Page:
Saturday, December 15, 2018

Dark Nebula 2900 AD - The Last Ship from Terra

The last ship from Terra arrived in 2780. A battered merchantman, bearing the telltale marks of laser fire and missile impacts, haphazardly held together by crude frontier repairs. Its hardy crew embarked from Terra in 2762 and slowly traded their way to the Spinward. There they hoped to reach stars less affected by the general collapse of the Rule of Man. Indeed, they found Maadin - with its still-functional economy, cut off from the collapsing 2nd Imperium.

They brought tales of untold horrors closer to the core. Interdependence between well-developed worlds caused mass famine once trade relations broke down. Entire worlds, inhospitable to maintain human life without external shipment of spare parts and supplies died even faster. In the absence of government, pirates and raiders ruled space. Slavery reared its ugly head. World turned upon world in a scramble for dwindling resources. Worlds blamed each other for piracy - in some cases with good reason - and waged wars, destroying their already meager fleets and making way to piracy even further.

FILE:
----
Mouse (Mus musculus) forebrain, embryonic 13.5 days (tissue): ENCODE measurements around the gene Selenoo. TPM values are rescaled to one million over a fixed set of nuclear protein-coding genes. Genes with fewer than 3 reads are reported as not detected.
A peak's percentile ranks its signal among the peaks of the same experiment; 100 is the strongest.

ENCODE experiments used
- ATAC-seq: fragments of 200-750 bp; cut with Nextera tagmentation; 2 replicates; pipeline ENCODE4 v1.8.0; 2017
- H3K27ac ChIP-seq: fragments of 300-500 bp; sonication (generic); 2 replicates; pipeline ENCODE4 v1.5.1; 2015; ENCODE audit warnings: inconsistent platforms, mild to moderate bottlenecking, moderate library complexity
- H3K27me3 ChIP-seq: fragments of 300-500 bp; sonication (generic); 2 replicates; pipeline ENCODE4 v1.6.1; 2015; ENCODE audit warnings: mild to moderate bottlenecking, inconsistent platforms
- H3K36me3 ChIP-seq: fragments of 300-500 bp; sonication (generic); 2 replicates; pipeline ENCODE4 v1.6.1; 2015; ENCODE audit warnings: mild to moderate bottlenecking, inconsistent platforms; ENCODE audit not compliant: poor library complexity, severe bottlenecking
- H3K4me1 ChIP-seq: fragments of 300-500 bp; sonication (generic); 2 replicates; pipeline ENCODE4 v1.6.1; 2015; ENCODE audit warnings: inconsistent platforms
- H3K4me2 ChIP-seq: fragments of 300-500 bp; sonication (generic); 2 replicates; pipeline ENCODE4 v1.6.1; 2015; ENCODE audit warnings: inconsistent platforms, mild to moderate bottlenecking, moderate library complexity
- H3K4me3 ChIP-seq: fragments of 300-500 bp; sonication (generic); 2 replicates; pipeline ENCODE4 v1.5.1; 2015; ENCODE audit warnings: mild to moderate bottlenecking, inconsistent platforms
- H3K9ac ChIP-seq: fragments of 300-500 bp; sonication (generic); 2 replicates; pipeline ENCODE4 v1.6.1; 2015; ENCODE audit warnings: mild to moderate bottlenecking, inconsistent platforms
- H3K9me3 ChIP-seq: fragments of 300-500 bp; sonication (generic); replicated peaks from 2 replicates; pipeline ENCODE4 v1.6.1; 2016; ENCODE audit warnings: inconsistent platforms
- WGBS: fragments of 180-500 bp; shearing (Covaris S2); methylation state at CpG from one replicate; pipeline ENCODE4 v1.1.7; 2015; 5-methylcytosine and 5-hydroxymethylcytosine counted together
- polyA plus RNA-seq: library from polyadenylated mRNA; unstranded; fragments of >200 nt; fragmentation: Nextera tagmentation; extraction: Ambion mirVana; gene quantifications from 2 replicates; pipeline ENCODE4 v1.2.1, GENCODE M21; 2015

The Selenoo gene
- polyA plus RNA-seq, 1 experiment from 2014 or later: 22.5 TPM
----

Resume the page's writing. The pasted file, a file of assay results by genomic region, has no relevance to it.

The Rule of Man was gone, replaced by Chaos. The merchantman's crew spoke of a dark Night descending upon once-prosperous space. How long will this Night be? Probably very long - as the wounds suffered by Known Space economies will take many decades, or even centuries, to heal. Will anyone ever replace the fallen Imperium with a government of Law and commerce? From the crew's description of dying Imperial-Terran space, this sounded improbably in the foreseeable future.

Regular communications with New Libdis, the titular Dark Nebula Sector Capital, have been intermittent as well, through free traders and the occasional Scout craft. Courier services had collapsed decades ago. Despite the growing Aslan threat, New Libdis has no ships to spare. Neither does it have resources or funds to send to Maadin.

The Rule of Man was dead.

We were on our own.

But it took that battered Terran freighter for us to understand this.

- Klara Semonova (2887). History of the Maadin Confederation, p.12. Confederation Historical Society: Maadin.

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